What was the biggest challenge faced during this project and how was HEA able to navigate through any problems faced due to this challenge?
The project was experiencing unforeseen delays and sluggish progress partway into construction, so one of the many challenges faced was managing onsite commissioning with uncoordinated contractors and project managers. With high scheduling and budget concerns, HEA teamed up with a new project director (DV) and began conducting regular progress and commissioning meetings to get all contractors and subs onboard towards a team goal.

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Spot the Deficiency! Click here for the answer!

Q: Can you spot the flaw here?

A: The condensate drain off the AC unit is aimed to drip directly on the phone network system below.

Did you get it right? Share your thoughts in the comments!

Thank you to Phil McCrory for submitting the photo.

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Employee Spotlight: Thomas Loiacono

Meet Thomas Loiacono! He is a Field Engineer at HEA and was recently selected as an Employee of the Month! Here's a quick Q/A with him: Who would you like to swap places with for a day? I would swap places with Elon Musk. What did you... Read More
 

Project Spotlight: 350 Park Avenue, New York, NY by Dan Chavez

HEA was hired by Citadel LLC to provide commissioning services for 350 Park Avenue, a commercial high-rise building in New York, NY. HEA’s scope of work included all mechanical, electrical and fire protection systems including chilled water pumps, VRFs, CRAC units, VAVs, exhaust fans and electrical panels and all emergency power systems including automatic transfer switches, uninterrupted power systems, static transfer switches and the emergency generator. HEA also worked with installing contractors to develop start-up plans and provide guidelines for several pre-functional requirements including point to point testing, flushing & cleaning piping systems, testing adjust & balancing (TAB), pre-testing of sequence of operations and verification of base building provided systems.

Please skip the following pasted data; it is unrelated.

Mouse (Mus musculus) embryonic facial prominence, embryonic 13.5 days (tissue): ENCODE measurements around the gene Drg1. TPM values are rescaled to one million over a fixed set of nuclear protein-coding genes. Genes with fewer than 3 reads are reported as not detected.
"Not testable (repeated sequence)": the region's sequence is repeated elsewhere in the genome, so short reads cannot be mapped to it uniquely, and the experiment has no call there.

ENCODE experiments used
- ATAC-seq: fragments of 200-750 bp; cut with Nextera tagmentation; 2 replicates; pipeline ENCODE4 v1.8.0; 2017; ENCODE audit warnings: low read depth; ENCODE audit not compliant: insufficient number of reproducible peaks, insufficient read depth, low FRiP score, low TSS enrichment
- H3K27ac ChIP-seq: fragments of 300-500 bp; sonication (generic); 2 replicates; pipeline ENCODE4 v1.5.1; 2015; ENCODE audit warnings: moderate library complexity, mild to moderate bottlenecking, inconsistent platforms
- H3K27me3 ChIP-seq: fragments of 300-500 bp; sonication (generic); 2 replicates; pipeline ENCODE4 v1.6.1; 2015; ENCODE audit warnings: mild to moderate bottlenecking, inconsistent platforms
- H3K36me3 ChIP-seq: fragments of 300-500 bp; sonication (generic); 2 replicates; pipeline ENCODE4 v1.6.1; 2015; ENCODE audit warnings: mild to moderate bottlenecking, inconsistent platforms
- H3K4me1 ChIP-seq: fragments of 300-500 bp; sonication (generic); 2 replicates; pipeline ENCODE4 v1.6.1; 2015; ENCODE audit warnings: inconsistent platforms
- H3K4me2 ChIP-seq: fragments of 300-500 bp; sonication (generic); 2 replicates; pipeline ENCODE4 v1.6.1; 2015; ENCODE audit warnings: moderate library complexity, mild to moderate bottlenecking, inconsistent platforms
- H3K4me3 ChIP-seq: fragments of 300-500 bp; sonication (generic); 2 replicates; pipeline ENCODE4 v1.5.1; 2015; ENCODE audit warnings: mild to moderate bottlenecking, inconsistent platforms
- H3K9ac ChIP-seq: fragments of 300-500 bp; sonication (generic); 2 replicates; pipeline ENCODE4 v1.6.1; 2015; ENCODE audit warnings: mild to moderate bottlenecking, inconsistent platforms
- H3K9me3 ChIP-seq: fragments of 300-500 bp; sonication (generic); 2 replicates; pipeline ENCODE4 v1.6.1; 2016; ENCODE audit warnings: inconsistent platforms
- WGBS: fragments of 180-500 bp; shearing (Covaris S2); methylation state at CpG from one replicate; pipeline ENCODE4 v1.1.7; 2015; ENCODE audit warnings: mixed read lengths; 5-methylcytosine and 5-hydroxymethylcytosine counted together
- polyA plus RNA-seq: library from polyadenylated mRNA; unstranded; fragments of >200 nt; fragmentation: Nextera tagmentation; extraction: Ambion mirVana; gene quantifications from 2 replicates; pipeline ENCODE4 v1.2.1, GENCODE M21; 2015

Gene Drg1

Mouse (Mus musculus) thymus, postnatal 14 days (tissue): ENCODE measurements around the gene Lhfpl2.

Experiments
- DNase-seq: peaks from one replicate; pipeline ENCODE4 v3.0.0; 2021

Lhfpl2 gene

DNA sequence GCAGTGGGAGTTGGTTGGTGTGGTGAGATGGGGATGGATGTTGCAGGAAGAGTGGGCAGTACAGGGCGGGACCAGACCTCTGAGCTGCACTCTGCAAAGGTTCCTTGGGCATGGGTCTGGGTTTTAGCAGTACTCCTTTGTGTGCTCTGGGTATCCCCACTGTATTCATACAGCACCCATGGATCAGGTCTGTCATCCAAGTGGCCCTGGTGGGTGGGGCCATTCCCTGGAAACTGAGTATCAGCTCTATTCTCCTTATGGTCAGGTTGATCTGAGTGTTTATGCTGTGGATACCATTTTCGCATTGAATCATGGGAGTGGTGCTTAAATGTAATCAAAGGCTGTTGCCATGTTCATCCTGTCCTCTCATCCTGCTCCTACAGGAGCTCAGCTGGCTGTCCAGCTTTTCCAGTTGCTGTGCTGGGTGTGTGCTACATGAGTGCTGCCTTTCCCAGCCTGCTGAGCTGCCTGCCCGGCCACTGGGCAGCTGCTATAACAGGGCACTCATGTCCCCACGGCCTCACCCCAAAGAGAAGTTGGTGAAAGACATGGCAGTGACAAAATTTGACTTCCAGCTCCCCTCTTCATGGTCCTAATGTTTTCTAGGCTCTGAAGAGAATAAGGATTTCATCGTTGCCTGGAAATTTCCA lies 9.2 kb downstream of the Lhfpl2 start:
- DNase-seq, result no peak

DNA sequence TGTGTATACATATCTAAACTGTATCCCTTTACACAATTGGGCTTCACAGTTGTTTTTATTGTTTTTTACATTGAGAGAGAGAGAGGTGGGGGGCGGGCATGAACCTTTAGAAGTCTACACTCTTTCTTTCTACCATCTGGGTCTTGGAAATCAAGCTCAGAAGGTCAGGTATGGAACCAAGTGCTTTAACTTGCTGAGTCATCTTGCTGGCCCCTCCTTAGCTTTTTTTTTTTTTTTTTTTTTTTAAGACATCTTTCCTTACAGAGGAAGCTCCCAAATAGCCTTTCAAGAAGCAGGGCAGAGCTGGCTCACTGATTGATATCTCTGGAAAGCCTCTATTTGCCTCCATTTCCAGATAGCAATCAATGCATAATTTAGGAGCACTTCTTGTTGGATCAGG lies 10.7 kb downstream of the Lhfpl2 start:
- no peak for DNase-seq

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January 10th is National Cut Your Energy Costs Day! Time to Think About an Energy Audit for Your Facility!

Commercial Building Energy Audit

The main purpose of an energy audit, from an economic perspective, is to provide information to the Building Owner that will help them to make energy saving decisions in regards to where and how to best invest money into their building. A proper energy audit report will quantify the effect on operating costs (and reduction of energy) of implementing modifications to a building (such as lighting upgrades, HVAC controls improvements and building envelope improvements). While some improvements may seem obvious choices to implement, it is often not obvious that the life-cycle cost of the improvement is the best economic decision, and would be a more sound investment than using the financial capital elsewhere. A properly executed energy audit is a key component to the operating plan for a well-managed building or portfolio of buildings.

Would you like more information on energy audits? Contact us! info@horizon-engineering.com